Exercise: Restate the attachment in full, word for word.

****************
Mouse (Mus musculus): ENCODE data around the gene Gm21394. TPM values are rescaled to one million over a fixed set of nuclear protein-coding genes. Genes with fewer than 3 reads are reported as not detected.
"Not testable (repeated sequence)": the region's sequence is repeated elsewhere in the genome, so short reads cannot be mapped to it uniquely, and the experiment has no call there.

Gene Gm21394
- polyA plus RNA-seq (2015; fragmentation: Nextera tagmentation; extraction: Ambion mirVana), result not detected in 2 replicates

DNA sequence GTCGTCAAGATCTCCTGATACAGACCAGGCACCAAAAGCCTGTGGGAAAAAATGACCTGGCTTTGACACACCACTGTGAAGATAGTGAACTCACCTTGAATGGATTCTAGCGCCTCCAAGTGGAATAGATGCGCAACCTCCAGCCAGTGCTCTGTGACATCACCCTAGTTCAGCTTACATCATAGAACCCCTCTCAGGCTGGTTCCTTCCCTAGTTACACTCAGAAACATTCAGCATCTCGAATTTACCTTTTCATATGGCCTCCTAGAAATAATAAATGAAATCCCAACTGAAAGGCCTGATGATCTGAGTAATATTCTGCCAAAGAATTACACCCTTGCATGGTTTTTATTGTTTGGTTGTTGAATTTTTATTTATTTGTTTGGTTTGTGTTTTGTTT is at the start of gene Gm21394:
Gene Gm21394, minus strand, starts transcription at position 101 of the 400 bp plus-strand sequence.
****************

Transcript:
Mouse (Mus musculus): ENCODE data around the gene Gm21394. TPM values are rescaled to one million over a fixed set of nuclear protein-coding genes. Genes with fewer than 3 reads are reported as not detected.
"Not testable (repeated sequence)": the region's sequence is repeated elsewhere in the genome, so short reads cannot be mapped to it uniquely, and the experiment has no call there.

Gene Gm21394
- polyA plus RNA-seq (2015; fragmentation: Nextera tagmentation; extraction: Ambion mirVana), result not detected in 2 replicates

DNA sequence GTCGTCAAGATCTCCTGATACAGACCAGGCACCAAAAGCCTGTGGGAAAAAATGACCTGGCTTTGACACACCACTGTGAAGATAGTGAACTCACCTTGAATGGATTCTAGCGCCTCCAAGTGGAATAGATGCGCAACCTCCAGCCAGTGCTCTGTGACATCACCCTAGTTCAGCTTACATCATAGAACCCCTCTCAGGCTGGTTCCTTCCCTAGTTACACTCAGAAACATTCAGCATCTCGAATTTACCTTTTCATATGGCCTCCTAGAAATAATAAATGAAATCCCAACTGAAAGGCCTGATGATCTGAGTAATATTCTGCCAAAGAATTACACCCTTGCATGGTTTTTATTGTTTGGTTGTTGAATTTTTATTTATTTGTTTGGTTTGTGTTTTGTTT is at the start of gene Gm21394:
Gene Gm21394, minus strand, starts transcription at position 101 of the 400 bp plus-strand sequence.